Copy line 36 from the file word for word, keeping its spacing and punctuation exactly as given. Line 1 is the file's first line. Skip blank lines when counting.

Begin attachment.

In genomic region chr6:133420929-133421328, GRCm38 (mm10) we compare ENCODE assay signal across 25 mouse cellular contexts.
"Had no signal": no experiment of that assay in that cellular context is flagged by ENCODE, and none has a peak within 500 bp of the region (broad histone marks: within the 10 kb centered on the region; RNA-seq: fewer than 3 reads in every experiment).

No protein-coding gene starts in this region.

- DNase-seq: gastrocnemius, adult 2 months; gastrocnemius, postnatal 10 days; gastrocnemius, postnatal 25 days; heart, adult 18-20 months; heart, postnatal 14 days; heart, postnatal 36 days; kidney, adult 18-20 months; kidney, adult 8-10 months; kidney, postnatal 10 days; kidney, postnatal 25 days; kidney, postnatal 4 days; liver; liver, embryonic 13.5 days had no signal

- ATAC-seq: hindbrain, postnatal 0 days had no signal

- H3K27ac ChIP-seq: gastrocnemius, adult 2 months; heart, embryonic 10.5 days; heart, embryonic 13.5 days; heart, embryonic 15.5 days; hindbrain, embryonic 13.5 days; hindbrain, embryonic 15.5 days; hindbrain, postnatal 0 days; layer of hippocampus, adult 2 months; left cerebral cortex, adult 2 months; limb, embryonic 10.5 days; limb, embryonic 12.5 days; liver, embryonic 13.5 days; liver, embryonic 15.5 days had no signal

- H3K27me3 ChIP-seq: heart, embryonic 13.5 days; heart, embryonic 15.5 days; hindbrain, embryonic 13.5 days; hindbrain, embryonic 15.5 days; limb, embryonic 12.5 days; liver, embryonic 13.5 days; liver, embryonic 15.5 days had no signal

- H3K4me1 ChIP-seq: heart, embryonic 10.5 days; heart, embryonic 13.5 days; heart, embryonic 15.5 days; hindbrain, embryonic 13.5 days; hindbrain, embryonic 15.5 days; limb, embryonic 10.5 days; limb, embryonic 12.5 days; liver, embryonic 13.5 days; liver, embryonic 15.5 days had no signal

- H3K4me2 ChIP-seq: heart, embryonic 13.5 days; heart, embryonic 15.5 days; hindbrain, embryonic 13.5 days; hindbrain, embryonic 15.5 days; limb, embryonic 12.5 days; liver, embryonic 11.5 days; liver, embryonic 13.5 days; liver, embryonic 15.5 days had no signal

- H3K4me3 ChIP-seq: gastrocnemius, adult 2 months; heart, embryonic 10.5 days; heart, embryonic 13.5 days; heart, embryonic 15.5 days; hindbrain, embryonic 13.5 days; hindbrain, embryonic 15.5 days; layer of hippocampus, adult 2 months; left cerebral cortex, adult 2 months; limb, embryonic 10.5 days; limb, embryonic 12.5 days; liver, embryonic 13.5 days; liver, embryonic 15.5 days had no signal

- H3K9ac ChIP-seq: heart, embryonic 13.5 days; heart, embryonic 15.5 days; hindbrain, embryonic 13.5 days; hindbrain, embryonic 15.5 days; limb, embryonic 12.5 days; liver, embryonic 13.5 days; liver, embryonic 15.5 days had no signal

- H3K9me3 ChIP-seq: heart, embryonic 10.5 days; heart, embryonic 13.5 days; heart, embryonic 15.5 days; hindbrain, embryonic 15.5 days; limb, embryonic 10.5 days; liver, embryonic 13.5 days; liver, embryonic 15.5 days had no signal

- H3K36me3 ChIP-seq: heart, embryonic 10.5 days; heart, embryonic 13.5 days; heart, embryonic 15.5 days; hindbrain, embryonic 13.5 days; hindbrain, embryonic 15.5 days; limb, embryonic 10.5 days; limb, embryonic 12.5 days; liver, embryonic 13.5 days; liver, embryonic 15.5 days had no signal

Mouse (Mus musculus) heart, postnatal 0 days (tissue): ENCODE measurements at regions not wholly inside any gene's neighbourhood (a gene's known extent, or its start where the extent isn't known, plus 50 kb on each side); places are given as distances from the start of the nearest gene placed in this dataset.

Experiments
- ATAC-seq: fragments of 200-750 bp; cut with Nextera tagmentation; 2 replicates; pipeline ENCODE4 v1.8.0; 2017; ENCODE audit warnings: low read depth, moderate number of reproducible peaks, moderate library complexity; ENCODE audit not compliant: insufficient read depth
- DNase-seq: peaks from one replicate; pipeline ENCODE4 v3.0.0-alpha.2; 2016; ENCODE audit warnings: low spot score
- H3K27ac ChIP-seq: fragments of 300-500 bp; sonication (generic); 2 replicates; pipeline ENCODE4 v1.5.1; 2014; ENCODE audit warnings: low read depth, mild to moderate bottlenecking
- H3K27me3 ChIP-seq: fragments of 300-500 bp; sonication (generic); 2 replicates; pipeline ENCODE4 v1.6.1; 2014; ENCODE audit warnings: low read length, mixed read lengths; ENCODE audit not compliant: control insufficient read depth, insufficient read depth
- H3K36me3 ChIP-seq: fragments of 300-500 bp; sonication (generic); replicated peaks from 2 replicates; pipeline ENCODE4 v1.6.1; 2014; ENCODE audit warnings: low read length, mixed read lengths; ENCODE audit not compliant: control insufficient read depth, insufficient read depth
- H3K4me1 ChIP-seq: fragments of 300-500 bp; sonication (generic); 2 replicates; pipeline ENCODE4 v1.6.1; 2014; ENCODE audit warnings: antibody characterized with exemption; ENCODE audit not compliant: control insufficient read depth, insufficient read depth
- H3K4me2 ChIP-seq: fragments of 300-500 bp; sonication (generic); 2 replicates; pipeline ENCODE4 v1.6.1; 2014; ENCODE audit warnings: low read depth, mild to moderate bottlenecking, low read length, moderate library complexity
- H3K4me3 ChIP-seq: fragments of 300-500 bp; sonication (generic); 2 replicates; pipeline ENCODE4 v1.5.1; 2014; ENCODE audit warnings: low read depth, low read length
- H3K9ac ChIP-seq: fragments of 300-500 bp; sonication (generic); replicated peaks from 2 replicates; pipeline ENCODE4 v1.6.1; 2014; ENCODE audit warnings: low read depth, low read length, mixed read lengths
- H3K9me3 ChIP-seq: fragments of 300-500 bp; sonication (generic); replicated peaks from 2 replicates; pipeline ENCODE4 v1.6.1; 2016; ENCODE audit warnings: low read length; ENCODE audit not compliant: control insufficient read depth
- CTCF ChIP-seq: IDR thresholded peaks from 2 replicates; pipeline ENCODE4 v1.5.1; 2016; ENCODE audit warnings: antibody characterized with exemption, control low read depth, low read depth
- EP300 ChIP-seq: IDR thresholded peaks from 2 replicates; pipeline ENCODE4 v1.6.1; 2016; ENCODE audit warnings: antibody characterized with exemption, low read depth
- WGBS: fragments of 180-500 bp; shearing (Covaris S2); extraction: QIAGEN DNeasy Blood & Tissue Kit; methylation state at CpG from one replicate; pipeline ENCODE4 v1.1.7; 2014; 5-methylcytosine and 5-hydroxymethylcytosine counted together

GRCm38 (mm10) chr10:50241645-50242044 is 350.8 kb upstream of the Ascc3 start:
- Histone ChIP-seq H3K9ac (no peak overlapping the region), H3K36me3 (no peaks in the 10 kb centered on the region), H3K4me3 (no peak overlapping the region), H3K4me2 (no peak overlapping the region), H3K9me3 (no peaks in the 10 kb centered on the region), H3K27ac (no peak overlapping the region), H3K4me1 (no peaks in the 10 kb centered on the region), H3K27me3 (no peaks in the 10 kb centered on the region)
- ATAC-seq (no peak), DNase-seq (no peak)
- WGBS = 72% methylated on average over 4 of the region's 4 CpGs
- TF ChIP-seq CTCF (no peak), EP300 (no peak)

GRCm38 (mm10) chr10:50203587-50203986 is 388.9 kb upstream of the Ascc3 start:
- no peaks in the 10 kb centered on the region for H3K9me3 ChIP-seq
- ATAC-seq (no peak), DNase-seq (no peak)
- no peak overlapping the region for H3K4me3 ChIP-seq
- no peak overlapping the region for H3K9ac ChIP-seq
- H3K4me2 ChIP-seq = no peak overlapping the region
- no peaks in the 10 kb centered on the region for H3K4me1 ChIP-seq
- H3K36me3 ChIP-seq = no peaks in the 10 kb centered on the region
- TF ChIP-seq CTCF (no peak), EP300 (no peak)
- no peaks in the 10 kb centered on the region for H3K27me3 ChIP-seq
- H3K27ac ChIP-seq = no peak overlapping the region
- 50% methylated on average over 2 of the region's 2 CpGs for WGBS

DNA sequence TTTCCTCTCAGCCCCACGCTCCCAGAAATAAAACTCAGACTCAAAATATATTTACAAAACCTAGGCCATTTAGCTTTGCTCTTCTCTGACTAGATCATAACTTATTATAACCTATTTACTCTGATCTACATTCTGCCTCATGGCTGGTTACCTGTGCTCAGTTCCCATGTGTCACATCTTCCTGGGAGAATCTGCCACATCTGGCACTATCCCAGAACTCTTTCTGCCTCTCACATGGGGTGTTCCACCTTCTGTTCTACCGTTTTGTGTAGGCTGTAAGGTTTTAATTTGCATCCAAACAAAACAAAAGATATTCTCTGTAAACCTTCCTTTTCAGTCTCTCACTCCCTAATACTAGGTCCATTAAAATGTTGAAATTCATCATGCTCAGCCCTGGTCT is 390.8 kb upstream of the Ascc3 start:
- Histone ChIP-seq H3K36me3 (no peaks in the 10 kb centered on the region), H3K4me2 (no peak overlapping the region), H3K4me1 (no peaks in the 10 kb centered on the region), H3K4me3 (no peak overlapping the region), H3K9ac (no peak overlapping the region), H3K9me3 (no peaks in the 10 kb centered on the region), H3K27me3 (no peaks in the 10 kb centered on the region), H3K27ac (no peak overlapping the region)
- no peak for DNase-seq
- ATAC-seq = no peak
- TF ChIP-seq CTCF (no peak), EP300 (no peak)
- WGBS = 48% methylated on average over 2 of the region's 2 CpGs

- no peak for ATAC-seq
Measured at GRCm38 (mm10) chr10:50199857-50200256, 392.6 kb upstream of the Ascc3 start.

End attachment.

- ATAC-seq (no peak), DNase-seq (no peak)